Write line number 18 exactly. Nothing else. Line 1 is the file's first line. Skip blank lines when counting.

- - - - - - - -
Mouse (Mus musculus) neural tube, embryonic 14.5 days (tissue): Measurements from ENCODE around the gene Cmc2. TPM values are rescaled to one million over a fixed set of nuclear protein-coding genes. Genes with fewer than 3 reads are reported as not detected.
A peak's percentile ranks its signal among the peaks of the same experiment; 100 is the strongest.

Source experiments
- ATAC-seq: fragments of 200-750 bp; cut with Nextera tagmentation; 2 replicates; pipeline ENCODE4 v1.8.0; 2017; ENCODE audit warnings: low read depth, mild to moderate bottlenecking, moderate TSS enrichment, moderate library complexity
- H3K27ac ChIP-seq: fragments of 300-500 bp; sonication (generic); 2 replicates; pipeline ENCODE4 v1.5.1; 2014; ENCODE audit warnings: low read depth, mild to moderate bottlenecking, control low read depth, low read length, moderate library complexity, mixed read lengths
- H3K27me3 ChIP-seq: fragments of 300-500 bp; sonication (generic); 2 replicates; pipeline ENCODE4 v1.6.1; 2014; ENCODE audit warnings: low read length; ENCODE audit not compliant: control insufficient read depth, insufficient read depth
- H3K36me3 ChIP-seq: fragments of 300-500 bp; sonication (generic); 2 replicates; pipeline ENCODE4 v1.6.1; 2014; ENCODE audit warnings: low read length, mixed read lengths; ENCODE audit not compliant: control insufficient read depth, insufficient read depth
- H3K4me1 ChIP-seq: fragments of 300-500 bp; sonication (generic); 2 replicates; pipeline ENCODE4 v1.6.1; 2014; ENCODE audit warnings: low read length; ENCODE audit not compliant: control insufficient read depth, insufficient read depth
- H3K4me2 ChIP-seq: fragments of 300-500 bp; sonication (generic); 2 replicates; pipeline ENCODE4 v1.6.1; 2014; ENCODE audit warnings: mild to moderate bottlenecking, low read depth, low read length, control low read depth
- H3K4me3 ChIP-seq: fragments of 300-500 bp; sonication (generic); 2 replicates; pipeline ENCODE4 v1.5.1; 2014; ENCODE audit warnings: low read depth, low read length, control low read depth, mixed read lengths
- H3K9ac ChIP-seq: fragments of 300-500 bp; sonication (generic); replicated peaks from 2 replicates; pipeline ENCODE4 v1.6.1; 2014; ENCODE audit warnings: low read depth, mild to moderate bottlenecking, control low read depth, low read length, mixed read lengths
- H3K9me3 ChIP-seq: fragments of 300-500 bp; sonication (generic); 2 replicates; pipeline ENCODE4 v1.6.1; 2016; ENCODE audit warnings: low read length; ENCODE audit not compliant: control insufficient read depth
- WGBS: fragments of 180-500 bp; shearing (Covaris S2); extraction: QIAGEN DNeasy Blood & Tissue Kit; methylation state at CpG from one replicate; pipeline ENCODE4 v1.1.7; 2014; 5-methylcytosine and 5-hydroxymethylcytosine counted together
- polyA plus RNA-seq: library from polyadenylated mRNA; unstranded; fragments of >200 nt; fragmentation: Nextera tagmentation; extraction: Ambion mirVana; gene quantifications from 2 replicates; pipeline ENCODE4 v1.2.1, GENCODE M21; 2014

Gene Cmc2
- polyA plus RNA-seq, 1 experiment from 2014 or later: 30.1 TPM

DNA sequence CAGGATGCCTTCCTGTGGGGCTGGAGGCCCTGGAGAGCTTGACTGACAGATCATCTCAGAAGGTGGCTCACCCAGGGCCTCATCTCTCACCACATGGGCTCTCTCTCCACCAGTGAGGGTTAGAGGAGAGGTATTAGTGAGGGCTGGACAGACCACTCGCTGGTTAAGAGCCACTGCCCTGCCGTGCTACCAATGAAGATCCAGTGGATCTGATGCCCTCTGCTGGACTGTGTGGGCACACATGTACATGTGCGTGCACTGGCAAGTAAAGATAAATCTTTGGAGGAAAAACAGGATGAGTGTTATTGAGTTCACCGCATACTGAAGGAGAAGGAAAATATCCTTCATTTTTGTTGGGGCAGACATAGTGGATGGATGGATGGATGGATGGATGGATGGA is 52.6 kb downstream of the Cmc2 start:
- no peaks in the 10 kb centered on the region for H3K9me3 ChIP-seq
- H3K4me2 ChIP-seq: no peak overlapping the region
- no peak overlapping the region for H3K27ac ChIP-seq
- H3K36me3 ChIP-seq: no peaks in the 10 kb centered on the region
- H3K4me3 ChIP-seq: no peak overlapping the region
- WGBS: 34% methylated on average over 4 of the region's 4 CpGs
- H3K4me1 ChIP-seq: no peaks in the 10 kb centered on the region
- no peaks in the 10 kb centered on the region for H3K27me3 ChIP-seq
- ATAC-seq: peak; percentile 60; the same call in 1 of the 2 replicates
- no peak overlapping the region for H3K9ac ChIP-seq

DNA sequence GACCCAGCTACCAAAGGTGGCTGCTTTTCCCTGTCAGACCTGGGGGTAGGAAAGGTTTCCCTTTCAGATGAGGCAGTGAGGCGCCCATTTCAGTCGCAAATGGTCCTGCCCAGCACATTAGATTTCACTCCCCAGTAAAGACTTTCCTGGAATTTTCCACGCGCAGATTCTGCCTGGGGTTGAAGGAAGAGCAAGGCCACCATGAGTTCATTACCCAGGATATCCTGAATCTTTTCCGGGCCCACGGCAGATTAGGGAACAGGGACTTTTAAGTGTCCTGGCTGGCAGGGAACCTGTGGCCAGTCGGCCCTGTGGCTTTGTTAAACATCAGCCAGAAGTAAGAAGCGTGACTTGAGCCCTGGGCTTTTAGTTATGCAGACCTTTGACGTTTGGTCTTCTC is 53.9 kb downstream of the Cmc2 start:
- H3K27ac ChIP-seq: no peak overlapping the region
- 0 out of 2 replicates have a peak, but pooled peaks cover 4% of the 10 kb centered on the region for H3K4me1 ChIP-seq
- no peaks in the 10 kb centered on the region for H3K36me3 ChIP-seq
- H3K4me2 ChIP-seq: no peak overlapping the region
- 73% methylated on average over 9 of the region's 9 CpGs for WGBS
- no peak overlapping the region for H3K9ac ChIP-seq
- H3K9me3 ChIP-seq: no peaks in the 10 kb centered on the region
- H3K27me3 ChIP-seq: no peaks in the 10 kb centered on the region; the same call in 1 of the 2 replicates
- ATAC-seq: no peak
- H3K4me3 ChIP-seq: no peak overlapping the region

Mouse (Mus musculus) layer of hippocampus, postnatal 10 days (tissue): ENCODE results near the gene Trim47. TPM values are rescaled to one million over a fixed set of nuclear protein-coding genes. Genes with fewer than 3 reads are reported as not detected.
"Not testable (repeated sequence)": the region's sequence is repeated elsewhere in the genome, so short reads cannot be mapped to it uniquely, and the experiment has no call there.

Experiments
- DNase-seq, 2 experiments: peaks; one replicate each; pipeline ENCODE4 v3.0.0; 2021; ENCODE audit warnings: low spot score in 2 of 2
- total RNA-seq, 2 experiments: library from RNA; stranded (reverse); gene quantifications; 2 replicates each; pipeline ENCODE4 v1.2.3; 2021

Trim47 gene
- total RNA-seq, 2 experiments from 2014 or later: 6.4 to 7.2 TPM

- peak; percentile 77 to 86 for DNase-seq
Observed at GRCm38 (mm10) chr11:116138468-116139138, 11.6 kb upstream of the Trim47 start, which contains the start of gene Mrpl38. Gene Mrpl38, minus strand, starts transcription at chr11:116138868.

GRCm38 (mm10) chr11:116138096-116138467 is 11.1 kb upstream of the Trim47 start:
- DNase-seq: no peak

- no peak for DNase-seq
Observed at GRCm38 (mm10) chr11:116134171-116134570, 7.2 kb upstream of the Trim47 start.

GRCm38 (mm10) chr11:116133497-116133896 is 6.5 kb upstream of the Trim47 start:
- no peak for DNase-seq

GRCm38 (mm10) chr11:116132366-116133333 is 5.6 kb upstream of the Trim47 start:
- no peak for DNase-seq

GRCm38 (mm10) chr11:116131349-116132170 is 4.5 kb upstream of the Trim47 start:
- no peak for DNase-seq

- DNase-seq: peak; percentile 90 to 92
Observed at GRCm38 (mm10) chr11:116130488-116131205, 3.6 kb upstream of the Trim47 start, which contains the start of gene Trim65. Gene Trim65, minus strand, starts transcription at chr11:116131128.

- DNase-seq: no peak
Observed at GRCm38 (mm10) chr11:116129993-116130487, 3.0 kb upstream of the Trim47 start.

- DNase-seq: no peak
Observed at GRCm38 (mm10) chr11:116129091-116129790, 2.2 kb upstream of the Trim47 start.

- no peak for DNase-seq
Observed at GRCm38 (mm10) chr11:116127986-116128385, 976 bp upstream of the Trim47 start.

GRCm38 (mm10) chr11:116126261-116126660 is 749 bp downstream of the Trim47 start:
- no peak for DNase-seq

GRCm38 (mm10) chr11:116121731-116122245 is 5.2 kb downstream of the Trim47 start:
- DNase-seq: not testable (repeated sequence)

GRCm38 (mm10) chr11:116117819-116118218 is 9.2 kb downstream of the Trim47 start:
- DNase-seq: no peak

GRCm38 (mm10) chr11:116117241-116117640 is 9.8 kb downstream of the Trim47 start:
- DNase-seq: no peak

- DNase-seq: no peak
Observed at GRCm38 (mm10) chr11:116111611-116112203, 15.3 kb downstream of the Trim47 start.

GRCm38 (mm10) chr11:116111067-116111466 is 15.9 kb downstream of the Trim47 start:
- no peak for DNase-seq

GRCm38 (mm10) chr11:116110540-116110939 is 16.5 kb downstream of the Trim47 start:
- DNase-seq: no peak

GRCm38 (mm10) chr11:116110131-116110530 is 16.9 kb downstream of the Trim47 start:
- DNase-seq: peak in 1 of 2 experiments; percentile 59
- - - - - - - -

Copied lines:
- no peaks in the 10 kb centered on the region for H3K9me3 ChIP-seq